by Cath Barton

There were horses here last night, running round the grass ring, manes flying. One stumbled and my heart lurched at the crack of the whip. It shouldn’t be allowed. But they’ve gone on to the next place now, those circus people.

One of them will discover they’ve lost an earring. I found it glinting amongst the eyebright flowers, a threading of sea-glass. I picked it up and slipped it into my pocket. Maybe a portent, I thought. My mother always said I was a magpie.

Up here you’re away from everything except the maddening wind. It’s summer but I’ve a scarf on, a turquoise one of Mum’s; it’s a soft comforter round my neck.

A change in the air makes me turn. There’s a man, lifting a hand towards me. I back off. What is he doing, coming up through the swirl of my thoughts?

C’est une jolie couleur. A pretty colour.’

He has a soft smile in his voice. How does he know I’m English?

Je vous ai entendu parler dans la boulangerie. At the—how you say?—bakerman’s?’

I laugh. ‘Bakery,’ I say.

‘Ah, yes,’ he says, and waits, but I say nothing, because I don’t know how to begin a conversation these days. So he shrugs and saunters off down the hill, loose-limbed. I watch him go. I wish that he’d stayed awhile, that I had the courage to call after him, even now. We could have talked. Most days all I hear is a “Bonjour” and “Merci, au revoir” from the boulanger. That, and the every-present reproach of the wind.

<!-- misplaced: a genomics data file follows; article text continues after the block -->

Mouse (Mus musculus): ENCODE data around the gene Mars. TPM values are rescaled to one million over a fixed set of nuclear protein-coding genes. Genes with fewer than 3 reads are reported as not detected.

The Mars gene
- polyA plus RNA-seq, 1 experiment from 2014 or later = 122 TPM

They write, my brother and sister, telling me about our mother, how it goes from one week to the next. I try, time and again, to write back, but the ink in my pen will not flow. They tell me they understand, but I know they think badly of me. Think I’ve bought the lie that if we go south we will be refreshed and restored. When the only thing that happens is that we go round in circles in our minds and falter like the circus horses.

I drive to the town, looking for distraction. There are papers blowing under the empty tables outside the cafés. I hear a tourist ask, ‘Quand est-ce que ça finira?’ They always try sitting outside until they’re forced back into the protection of the glass-covered verandas. They think the blow and bluster will calm in a day or two. The locals know better, and so do I. It will not abate in a hurry, this hungry Mistral that funnels down the Rhone valley, sucking the clouds from the skies and driving people out of their minds.

Tomorrow, when the first pinks touch the sky, I will pack my bags. I will keep the sea-glass earring in my pocket and see where it takes me. But tonight I will sit on my balcony out of the wind. I’ll breath in sweet scents and my mind will be, for a little while, becalmed.

Cath Barton’s prize-winning novella The Plankton Collector is published by New Welsh Rarebyte. Her second novella, In the Sweep of the Bay, will be published by Louise Walters Books in September 2020, and her short story collection, The Garden of Earthly Delights, by Retreat West Books in early 2021. Blowing My Mind Clear was shortlisted in the Wind-themed Retreat West flash competition, 2019. @CathBarton1